“They’re passionate in the true sense of the word, and that’s exactly what we need. Because experimental buildings like this can really take us forward as an industry - and people like this can take the lead, show the way ahead and demonstrate that it is actually possible for a new technology to have a major impact on how we build,” says Kasper Lynge, deputy head of department at the Department of Civil and Architectural Engineering at Aarhus University.

3D printing is a major part of an ever-expanding digitalisation and automation of the construction sector. And there’s no getting away from the benefits: faster construction, lower costs, opportunities to build more complex structures, more focus on function and less waste generation.

But we must remember that the technology is still in its infancy. As a result, according to Kasper Lynge, there are many construction-technical aspects to be improved in the 3D printing technology, so that it can be integrated and optimised in relation to current rules and standards for indoor climate, energy consumption and air leakage.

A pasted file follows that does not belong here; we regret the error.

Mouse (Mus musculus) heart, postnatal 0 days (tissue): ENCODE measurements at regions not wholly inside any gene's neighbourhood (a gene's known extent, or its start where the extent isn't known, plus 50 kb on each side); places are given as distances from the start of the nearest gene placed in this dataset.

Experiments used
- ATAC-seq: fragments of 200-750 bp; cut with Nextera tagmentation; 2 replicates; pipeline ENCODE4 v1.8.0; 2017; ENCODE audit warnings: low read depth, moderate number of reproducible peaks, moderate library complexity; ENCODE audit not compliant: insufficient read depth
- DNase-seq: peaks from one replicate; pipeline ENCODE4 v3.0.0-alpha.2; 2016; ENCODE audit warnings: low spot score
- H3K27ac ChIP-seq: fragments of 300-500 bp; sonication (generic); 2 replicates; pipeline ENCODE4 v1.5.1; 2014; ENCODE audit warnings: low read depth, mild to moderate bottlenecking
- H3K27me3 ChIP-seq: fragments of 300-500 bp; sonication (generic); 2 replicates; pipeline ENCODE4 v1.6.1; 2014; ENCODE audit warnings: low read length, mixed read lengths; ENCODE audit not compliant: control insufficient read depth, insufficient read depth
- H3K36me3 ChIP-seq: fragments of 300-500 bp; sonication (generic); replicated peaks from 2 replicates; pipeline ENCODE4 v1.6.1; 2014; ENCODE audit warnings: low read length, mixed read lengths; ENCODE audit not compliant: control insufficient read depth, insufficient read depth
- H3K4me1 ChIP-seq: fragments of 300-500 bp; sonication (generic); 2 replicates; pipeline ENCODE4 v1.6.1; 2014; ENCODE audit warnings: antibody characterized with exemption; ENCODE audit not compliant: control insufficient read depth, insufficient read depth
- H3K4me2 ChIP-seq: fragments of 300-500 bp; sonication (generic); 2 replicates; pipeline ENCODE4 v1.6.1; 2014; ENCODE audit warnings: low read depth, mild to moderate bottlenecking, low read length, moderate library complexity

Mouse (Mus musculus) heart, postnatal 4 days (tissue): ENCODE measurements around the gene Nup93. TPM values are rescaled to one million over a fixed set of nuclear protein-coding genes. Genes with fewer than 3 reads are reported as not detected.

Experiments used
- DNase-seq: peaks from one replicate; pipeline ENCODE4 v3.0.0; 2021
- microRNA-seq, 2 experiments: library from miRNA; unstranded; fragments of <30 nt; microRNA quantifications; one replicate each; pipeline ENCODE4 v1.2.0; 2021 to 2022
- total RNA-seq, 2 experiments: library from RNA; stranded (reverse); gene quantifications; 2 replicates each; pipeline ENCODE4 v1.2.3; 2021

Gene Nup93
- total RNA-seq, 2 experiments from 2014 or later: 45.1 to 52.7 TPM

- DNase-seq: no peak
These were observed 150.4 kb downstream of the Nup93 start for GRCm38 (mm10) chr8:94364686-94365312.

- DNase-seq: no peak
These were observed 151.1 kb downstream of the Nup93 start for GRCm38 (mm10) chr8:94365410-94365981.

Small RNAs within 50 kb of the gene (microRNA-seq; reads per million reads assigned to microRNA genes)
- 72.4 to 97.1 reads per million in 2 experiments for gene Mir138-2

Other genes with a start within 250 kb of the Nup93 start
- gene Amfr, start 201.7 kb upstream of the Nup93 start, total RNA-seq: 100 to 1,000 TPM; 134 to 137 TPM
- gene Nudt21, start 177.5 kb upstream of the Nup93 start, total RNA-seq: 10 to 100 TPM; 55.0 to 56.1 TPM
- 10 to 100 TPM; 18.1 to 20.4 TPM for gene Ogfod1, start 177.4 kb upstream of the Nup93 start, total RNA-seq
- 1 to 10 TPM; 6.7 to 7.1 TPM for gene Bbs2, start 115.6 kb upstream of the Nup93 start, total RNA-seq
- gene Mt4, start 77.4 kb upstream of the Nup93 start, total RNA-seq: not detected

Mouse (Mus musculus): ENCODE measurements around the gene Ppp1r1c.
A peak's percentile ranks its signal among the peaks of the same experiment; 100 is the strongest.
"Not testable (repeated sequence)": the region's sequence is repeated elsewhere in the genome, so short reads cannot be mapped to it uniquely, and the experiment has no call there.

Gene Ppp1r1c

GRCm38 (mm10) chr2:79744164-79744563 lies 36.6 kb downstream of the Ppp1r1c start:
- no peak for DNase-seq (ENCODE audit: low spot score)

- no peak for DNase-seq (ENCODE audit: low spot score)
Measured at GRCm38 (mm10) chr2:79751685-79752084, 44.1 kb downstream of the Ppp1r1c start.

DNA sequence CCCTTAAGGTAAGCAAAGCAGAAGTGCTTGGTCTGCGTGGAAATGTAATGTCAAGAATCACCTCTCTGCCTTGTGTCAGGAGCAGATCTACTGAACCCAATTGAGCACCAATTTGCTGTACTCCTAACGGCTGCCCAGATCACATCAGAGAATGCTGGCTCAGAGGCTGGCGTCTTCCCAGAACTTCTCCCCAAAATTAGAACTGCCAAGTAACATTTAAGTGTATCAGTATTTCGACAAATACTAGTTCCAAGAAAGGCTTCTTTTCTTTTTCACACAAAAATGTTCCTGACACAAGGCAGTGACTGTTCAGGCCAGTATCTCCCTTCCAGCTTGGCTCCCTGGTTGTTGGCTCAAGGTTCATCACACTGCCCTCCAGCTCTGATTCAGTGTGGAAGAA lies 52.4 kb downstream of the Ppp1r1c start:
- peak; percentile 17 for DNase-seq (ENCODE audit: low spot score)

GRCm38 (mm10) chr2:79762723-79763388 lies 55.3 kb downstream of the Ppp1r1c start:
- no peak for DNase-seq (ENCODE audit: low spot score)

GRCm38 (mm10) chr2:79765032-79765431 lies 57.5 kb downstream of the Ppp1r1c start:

And because of this, it is also quite alright today for structures to be 3D-printed in high-strength concrete, for example.

“Right now, we need to get to know the technology. It has to be developed and streamlined before we can develop the materials we print with. That’s why it’s important that universities get involved in these projects to help test, measure, weigh and document and target our research and development to optimise this technology, which is so important for future construction,” he says.

He continues:

“I hope that we can get more collaboration across disciplines and the sector. Let’s meet where construction is actually taking place. I’m sure we can help each other much more, and experimental buildings like the one 3DCP is working on are an excellent mouthpiece for fusing together regulations, standards, innovation and research.”

Contact


Kasper Lynge

Viceinstitutleder Institut for Byggeri og Bygningsdesign